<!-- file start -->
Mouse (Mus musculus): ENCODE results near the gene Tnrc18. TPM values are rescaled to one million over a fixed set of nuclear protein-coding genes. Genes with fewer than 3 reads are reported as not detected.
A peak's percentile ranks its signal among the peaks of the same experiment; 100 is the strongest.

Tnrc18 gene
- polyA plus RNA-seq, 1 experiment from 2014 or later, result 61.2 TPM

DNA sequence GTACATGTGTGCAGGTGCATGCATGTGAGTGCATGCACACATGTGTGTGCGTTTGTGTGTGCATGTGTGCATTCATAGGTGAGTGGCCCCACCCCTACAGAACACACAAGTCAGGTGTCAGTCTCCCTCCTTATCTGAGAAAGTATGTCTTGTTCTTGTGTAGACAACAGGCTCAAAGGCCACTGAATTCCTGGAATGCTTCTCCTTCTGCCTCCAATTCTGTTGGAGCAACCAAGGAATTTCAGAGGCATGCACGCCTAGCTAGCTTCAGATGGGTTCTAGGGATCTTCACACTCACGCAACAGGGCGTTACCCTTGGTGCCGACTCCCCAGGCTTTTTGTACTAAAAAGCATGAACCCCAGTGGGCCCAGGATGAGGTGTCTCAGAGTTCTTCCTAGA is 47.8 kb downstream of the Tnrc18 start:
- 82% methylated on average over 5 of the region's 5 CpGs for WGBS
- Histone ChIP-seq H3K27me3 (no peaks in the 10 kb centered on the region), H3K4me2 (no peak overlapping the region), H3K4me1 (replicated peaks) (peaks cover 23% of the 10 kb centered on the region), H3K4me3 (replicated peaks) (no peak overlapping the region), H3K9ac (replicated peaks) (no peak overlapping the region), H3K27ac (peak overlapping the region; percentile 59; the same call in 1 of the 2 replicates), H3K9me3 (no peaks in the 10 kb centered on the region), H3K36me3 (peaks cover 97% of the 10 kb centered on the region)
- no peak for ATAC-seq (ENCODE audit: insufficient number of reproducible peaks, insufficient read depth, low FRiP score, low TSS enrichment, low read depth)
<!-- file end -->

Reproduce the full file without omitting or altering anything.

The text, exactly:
Mouse (Mus musculus): ENCODE results near the gene Tnrc18. TPM values are rescaled to one million over a fixed set of nuclear protein-coding genes. Genes with fewer than 3 reads are reported as not detected.
A peak's percentile ranks its signal among the peaks of the same experiment; 100 is the strongest.

Tnrc18 gene
- polyA plus RNA-seq, 1 experiment from 2014 or later, result 61.2 TPM

DNA sequence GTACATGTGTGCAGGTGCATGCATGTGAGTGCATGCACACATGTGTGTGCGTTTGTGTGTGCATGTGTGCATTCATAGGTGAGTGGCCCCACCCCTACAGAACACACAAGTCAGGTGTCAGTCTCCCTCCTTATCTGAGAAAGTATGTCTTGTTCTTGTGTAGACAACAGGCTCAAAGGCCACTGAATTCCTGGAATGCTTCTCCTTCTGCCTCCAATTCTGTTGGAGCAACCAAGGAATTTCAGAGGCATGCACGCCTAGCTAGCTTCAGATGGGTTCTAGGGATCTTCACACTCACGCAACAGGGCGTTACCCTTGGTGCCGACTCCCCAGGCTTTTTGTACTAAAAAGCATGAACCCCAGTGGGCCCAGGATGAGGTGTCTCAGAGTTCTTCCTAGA is 47.8 kb downstream of the Tnrc18 start:
- 82% methylated on average over 5 of the region's 5 CpGs for WGBS
- Histone ChIP-seq H3K27me3 (no peaks in the 10 kb centered on the region), H3K4me2 (no peak overlapping the region), H3K4me1 (replicated peaks) (peaks cover 23% of the 10 kb centered on the region), H3K4me3 (replicated peaks) (no peak overlapping the region), H3K9ac (replicated peaks) (no peak overlapping the region), H3K27ac (peak overlapping the region; percentile 59; the same call in 1 of the 2 replicates), H3K9me3 (no peaks in the 10 kb centered on the region), H3K36me3 (peaks cover 97% of the 10 kb centered on the region)
- no peak for ATAC-seq (ENCODE audit: insufficient number of reproducible peaks, insufficient read depth, low FRiP score, low TSS enrichment, low read depth)